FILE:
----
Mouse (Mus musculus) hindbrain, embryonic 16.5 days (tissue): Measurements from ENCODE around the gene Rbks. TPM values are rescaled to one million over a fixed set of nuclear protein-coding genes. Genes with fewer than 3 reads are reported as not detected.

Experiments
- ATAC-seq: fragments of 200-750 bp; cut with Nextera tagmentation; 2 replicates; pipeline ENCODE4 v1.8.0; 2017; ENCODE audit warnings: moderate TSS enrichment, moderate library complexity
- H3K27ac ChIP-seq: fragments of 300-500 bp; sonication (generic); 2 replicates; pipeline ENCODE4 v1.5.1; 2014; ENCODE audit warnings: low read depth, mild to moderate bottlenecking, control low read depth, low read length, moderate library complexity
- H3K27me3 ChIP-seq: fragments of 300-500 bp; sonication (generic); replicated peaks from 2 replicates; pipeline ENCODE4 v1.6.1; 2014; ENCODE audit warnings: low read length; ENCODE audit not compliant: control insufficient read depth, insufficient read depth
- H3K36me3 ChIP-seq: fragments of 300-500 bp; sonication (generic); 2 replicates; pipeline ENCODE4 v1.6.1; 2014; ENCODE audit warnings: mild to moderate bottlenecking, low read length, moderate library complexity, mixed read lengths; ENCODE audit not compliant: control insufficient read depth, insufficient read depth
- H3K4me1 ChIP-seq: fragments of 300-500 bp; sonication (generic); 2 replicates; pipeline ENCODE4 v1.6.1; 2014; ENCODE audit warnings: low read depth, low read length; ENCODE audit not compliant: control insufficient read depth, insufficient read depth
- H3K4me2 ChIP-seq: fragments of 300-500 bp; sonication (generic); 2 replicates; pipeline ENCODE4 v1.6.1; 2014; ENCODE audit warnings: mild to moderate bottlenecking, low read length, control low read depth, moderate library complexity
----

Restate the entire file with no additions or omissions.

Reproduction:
Mouse (Mus musculus) hindbrain, embryonic 16.5 days (tissue): Measurements from ENCODE around the gene Rbks. TPM values are rescaled to one million over a fixed set of nuclear protein-coding genes. Genes with fewer than 3 reads are reported as not detected.

Experiments
- ATAC-seq: fragments of 200-750 bp; cut with Nextera tagmentation; 2 replicates; pipeline ENCODE4 v1.8.0; 2017; ENCODE audit warnings: moderate TSS enrichment, moderate library complexity
- H3K27ac ChIP-seq: fragments of 300-500 bp; sonication (generic); 2 replicates; pipeline ENCODE4 v1.5.1; 2014; ENCODE audit warnings: low read depth, mild to moderate bottlenecking, control low read depth, low read length, moderate library complexity
- H3K27me3 ChIP-seq: fragments of 300-500 bp; sonication (generic); replicated peaks from 2 replicates; pipeline ENCODE4 v1.6.1; 2014; ENCODE audit warnings: low read length; ENCODE audit not compliant: control insufficient read depth, insufficient read depth
- H3K36me3 ChIP-seq: fragments of 300-500 bp; sonication (generic); 2 replicates; pipeline ENCODE4 v1.6.1; 2014; ENCODE audit warnings: mild to moderate bottlenecking, low read length, moderate library complexity, mixed read lengths; ENCODE audit not compliant: control insufficient read depth, insufficient read depth
- H3K4me1 ChIP-seq: fragments of 300-500 bp; sonication (generic); 2 replicates; pipeline ENCODE4 v1.6.1; 2014; ENCODE audit warnings: low read depth, low read length; ENCODE audit not compliant: control insufficient read depth, insufficient read depth
- H3K4me2 ChIP-seq: fragments of 300-500 bp; sonication (generic); 2 replicates; pipeline ENCODE4 v1.6.1; 2014; ENCODE audit warnings: mild to moderate bottlenecking, low read length, control low read depth, moderate library complexity